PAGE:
In contrast, others were clearly very unhappy, sometimes because of their family but also because of the wider state of their life or even the world. In Essex, a 48-year-old housewife was glad when her husband went out to the football in the morning and later ate her beef dinner in a different room to him.  She had not received a gift from him or her son. Nor was she impressed with her mother’s card, which was accompanied by a present but not a letter. In Barnstaple, the weather was foggy and a 33-year-old teacher recorded that she did not feel Christmassy but depressed and gloomy, unable to stop thinking of the wars in Spain and China. Her mood was not helped by the fact that the radio was on during dinner, annoying her with its light music. Afterwards, she would have preferred to be dancing, singing carols and playing charades with her friends but instead was playing darts with her family.

Mass Observation is thus a reminder that everything from entertainment to the sex lives of individuals were multifaceted diverse phenomenas that took place within wider contexts. They were influenced by the structures of work, family and economics but also by the weather, and by personality, temperament and expectation. Historians, of course, already know this but we still tend to sometimes put our subjects into boxes, contextualising them within broad social and economic forces, but not the complex, messy lives people lived.  The history of emotions often stresses how feelings are framed by the contexts they are experienced in but it also often emphasises individual agency and thus the importance of personality in shaping experience and perception of experience.  Indeed, because Mass Observation involved a degree of conscious self-presentation, the personality of subjects shines through strongly. The people of the past were as diverse as the people of the present and the different ways they spent their Christmas day, and the different ways they reacted to the festival, said as much about their personality as about social and economic structures. This does not mean class and gender do not matter but nor are they deterministic categories that exclude everything else or mean that the entirety of the past should be interpreted through the lenses of inequality.

That is evident in how large sections of the working class enjoyed Christmas. Entries to a Mass Observation writing competition in Bolton noted the beauty of shop displays, the enjoyment to be derived from seeing so many happy faces, choosing gifts and thinking about the delight the presents would give. It was a chance to forget daily cares and one woman described Christmas shopping as a ‘land of make believe’.  Entries also noted that the most enjoyable thing was having money to spend, something that was simply not a norm for the working classes but which Christmas saving clubs enabled. 

Of course, these essayists were entering a competition and they might have espoused the joys of shopping to win a prize.  But other evidence, including from within Mass Observation, points in a similar direction. ‘Money may be short but it is always found at Christmas’ said a Bolton sweetshop owner in 1938.  A toyshop in the town even claimed that poorer customers – ‘clog and shawl types’ – spent more than those with cars.  The reality might not have been quite so straightforward but the desire for a bit of fun meant people saved and made sacrifices to ensure Christmas treats.  A Yorkshire miner recorded in his day survey that after twelve months of regular work, Christmas was much looked forward to as a time for treats and a rest.  He could not afford chocolates, cake, turkey, pudding and pork pies all year round but he always had a change of fare at Christmas and he felt he deserved it.  In such testimony, we see why the histories of leisure and pleasure matter.  Like a drink, a good film or a nice cuddle, moments of happiness made life more tolerable. Their history should not be peripheral but rather at the heart of our social histories in the way they were at the heart of our subjects’ lives. Pleasure was what people lived for. It came from material things but also from being with friends and family. Christmas offered both.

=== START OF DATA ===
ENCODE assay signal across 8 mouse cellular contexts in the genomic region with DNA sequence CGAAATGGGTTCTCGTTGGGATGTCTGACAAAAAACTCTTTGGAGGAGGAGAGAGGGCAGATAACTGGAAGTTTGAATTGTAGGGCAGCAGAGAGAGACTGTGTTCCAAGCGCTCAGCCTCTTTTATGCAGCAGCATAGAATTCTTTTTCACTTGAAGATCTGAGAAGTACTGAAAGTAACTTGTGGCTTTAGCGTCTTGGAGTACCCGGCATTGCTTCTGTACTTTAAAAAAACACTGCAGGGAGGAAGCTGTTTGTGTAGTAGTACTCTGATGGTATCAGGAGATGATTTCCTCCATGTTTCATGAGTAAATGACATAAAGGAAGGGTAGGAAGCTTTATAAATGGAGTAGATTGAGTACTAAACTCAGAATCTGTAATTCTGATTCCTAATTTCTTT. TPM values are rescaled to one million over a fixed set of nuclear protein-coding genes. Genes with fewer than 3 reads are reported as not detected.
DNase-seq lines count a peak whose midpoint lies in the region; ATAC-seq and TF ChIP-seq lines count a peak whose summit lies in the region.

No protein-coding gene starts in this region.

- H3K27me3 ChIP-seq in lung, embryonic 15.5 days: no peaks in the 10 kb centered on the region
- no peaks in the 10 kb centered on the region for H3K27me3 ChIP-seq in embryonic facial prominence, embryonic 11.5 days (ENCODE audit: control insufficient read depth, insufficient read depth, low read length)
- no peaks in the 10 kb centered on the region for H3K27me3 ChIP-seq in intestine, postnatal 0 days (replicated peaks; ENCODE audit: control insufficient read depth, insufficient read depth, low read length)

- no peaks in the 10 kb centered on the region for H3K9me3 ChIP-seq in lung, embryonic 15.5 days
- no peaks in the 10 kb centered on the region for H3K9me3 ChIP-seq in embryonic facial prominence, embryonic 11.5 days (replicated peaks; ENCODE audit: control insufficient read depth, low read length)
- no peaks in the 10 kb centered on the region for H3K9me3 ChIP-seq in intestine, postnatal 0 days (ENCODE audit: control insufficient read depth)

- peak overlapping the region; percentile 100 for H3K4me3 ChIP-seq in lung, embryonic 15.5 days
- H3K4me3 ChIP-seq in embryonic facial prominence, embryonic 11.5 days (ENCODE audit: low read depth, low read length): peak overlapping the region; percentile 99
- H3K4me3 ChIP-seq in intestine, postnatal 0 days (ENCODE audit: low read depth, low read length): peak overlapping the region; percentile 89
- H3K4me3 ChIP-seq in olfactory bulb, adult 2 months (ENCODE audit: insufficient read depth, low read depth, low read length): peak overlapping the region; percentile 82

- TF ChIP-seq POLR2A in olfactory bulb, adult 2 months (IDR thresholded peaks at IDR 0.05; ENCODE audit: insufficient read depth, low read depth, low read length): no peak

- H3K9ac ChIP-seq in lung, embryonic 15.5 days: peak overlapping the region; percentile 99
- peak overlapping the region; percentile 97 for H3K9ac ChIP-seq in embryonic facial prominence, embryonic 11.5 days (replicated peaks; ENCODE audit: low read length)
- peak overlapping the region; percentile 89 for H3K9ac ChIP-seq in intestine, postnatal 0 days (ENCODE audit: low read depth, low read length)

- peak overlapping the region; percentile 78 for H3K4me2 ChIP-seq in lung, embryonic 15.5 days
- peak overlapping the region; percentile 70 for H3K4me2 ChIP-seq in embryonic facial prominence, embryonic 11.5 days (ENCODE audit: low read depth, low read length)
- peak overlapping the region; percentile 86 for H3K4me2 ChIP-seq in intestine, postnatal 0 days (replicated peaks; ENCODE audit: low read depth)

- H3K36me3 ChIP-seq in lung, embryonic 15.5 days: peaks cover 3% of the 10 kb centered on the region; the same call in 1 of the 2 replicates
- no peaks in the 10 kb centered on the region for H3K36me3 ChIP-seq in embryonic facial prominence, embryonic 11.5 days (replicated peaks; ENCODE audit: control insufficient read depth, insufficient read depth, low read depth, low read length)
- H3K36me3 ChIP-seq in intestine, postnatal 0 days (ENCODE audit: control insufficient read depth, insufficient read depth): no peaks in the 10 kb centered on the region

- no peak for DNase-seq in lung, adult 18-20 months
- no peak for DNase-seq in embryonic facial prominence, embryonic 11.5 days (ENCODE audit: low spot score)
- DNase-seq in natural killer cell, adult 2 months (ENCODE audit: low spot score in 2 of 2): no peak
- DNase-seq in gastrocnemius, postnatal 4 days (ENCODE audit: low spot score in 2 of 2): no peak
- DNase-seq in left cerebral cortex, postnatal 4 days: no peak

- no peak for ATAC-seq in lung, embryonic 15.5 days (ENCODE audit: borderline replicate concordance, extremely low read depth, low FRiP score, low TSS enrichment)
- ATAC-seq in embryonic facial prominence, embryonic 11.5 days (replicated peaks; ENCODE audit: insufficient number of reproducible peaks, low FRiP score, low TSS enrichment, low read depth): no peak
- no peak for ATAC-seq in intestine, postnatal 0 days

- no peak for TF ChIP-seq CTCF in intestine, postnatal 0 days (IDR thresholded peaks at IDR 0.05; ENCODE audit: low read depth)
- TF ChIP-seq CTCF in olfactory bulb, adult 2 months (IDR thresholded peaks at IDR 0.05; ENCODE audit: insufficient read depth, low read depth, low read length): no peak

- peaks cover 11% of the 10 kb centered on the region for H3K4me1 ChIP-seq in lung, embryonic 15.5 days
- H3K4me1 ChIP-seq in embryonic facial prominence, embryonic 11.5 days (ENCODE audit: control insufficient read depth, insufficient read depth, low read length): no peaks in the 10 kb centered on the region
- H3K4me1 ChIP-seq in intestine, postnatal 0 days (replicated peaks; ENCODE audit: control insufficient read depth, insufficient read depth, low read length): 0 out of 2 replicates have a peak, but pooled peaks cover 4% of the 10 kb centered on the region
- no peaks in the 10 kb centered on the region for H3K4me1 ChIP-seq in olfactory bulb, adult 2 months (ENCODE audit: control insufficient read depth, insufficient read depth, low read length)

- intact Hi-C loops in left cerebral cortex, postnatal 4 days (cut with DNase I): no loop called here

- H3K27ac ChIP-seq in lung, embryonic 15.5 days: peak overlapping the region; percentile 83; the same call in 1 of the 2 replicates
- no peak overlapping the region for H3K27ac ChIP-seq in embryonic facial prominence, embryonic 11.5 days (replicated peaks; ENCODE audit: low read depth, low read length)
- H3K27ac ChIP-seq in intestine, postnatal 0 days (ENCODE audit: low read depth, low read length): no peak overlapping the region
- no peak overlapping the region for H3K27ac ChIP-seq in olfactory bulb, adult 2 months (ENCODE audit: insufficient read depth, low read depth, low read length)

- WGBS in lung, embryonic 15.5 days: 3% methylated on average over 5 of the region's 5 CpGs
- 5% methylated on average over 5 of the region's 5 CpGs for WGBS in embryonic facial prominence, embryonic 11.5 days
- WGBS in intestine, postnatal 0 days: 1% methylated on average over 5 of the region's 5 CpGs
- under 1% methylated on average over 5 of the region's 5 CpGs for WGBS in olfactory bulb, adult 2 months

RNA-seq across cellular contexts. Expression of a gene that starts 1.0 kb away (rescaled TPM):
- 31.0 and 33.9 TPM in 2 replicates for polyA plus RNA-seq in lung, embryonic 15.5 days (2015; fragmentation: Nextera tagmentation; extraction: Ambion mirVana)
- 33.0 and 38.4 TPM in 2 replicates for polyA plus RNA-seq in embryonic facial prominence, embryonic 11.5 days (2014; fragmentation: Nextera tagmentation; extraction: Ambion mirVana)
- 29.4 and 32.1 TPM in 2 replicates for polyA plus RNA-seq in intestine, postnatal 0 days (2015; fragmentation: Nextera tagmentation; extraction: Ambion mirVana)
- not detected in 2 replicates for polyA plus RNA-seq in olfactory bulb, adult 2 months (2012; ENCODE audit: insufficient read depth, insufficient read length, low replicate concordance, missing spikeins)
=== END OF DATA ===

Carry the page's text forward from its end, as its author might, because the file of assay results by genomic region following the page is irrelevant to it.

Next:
Mass Observation thus paints a picture of the diversity of Christmas and by implication of the past, a past where class and gender still had influences but which interacted with circumstance and personality and might not lead to the negatives experiences that could be expected. Yet there was more diversity to the celebration of Christmas than Mass Observation suggests. Users of the archive have long grappled with the question of its representativeness and the relative paucity of first-hand working-class voices. It is not that the working class are absent, but rather that the section of the working class who existed on the breadline ‑ the unskilled workers, and the poor ‑ very rarely took part in the writing of diaries and day returns. After all, when you’re struggling to feed your family, pen and paper were never going to be a priority.

The interwar left-wing press was full of comment about how the poor suffered at Christmas.  Oral testimonies and other observers also paint pictures of families not able to afford any festive treats. Yet the only place that really emerges in Mass Observation is in the Worktown project. It found unemployed couples unable to give each presents, and who shied away from visiting friends or family because they could not take anything with them.   But it also found that even the unemployed did not necessarily quite have the sad day that charities and Labour’s politicians predicted or recalled by those who compare the material affluence of today with the paucity of the past. One Bolton woman reported that she and her unemployed husband had no money for presents for each other but still got a little something for the children, who also got a charitable present from the local paper.  They put up a few decorations and thought the day a small moment of happiness for the children. Unfortunately, this kind of testimony about the everyday experience of the unemployed is exactly the kind of material Mass Observation is very short on and thus whether it fully counteracts the evidence from some other sources of the unemployed’s festive misery is difficult to say.  Again, it may simply be the case that what kind of Christmas the interwar poor had depended on what they expected, relationships with family and neighbours, who they spent the day with, and their general outlook on life. Personality matters.